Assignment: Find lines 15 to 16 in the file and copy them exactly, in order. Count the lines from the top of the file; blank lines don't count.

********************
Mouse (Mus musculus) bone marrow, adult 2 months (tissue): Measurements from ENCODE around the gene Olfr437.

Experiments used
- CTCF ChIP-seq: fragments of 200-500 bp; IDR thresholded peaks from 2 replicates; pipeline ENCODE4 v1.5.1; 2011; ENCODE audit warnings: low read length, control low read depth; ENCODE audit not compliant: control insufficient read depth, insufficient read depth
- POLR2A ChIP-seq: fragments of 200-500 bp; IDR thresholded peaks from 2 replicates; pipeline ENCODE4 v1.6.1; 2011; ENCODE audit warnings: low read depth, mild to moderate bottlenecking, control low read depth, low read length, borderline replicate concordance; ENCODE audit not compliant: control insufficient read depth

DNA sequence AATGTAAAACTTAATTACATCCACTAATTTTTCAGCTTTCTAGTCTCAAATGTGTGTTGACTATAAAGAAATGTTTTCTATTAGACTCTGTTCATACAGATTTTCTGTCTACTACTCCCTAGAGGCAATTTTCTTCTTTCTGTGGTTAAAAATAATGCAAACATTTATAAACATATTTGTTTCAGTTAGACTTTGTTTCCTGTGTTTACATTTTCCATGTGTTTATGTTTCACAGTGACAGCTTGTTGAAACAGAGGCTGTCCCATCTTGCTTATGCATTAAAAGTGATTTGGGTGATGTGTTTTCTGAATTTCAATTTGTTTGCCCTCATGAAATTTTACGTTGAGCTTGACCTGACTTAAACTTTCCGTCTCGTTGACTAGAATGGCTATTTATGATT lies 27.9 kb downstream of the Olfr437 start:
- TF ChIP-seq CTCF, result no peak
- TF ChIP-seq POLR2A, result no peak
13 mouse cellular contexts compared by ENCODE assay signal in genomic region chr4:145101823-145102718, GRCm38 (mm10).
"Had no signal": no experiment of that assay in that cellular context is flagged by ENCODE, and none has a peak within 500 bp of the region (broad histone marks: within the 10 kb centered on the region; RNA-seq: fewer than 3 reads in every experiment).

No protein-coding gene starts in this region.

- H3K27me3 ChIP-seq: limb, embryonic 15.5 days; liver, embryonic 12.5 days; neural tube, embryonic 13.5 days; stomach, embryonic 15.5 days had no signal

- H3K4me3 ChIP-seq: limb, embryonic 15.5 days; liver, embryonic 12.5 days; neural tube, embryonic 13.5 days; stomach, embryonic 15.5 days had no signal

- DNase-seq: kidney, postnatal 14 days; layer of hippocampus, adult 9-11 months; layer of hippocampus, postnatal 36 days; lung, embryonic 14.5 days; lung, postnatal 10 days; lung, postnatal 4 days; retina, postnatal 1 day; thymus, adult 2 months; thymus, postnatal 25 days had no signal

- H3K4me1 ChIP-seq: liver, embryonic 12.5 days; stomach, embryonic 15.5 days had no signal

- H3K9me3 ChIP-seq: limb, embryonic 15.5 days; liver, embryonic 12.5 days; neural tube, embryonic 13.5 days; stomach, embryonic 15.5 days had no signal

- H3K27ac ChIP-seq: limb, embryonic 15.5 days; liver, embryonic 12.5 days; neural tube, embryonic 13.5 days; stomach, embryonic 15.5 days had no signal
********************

- H3K9me3 ChIP-seq: limb, embryonic 15.5 days; liver, embryonic 12.5 days; neural tube, embryonic 13.5 days; stomach, embryonic 15.5 days had no signal

- H3K27ac ChIP-seq: limb, embryonic 15.5 days; liver, embryonic 12.5 days; neural tube, embryonic 13.5 days; stomach, embryonic 15.5 days had no signal